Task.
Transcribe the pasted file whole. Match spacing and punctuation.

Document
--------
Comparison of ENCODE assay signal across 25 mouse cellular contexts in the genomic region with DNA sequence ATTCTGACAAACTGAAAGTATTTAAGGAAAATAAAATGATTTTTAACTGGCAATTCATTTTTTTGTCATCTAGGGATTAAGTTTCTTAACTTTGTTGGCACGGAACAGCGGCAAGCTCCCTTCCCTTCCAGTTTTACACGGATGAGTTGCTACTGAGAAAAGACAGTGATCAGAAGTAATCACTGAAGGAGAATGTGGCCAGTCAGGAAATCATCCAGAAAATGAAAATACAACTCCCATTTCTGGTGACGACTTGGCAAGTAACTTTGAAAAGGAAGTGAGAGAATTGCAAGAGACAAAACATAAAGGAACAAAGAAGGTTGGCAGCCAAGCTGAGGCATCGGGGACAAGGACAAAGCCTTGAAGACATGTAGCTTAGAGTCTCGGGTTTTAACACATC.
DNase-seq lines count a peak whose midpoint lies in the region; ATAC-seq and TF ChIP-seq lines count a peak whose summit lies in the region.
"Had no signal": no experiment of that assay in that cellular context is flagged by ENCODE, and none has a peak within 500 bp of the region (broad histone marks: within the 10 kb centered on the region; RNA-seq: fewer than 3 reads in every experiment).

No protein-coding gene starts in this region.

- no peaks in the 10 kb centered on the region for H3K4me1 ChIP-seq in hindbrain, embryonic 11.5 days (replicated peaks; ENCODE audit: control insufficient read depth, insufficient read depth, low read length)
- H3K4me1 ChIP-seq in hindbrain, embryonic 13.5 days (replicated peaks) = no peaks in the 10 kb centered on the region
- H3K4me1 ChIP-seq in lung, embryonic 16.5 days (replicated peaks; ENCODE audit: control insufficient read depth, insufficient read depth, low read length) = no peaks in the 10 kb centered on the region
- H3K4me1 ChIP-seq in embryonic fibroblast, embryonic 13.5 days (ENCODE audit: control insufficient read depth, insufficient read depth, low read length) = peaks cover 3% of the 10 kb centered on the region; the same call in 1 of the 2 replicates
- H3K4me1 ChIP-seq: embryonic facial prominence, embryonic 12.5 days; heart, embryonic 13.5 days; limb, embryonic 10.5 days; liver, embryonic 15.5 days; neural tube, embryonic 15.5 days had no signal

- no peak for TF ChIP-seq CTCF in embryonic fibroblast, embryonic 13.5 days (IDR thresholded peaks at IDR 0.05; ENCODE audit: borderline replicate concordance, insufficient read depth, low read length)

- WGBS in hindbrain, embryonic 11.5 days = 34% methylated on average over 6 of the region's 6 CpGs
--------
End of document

Comparison of ENCODE assay signal across 25 mouse cellular contexts in the genomic region with DNA sequence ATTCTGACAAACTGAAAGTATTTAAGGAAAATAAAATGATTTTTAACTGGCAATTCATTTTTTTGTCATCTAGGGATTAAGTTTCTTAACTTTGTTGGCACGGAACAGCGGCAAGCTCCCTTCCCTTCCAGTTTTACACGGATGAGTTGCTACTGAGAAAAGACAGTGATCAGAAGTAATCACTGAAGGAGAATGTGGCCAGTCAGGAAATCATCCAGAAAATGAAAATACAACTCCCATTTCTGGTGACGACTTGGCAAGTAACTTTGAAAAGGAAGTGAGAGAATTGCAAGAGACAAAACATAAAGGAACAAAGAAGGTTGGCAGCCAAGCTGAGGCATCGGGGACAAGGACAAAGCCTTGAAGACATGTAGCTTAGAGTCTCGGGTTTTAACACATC.
DNase-seq lines count a peak whose midpoint lies in the region; ATAC-seq and TF ChIP-seq lines count a peak whose summit lies in the region.
"Had no signal": no experiment of that assay in that cellular context is flagged by ENCODE, and none has a peak within 500 bp of the region (broad histone marks: within the 10 kb centered on the region; RNA-seq: fewer than 3 reads in every experiment).

No protein-coding gene starts in this region.

- no peaks in the 10 kb centered on the region for H3K4me1 ChIP-seq in hindbrain, embryonic 11.5 days (replicated peaks; ENCODE audit: control insufficient read depth, insufficient read depth, low read length)
- H3K4me1 ChIP-seq in hindbrain, embryonic 13.5 days (replicated peaks) = no peaks in the 10 kb centered on the region
- H3K4me1 ChIP-seq in lung, embryonic 16.5 days (replicated peaks; ENCODE audit: control insufficient read depth, insufficient read depth, low read length) = no peaks in the 10 kb centered on the region
- H3K4me1 ChIP-seq in embryonic fibroblast, embryonic 13.5 days (ENCODE audit: control insufficient read depth, insufficient read depth, low read length) = peaks cover 3% of the 10 kb centered on the region; the same call in 1 of the 2 replicates
- H3K4me1 ChIP-seq: embryonic facial prominence, embryonic 12.5 days; heart, embryonic 13.5 days; limb, embryonic 10.5 days; liver, embryonic 15.5 days; neural tube, embryonic 15.5 days had no signal

- no peak for TF ChIP-seq CTCF in embryonic fibroblast, embryonic 13.5 days (IDR thresholded peaks at IDR 0.05; ENCODE audit: borderline replicate concordance, insufficient read depth, low read length)

- WGBS in hindbrain, embryonic 11.5 days = 34% methylated on average over 6 of the region's 6 CpGs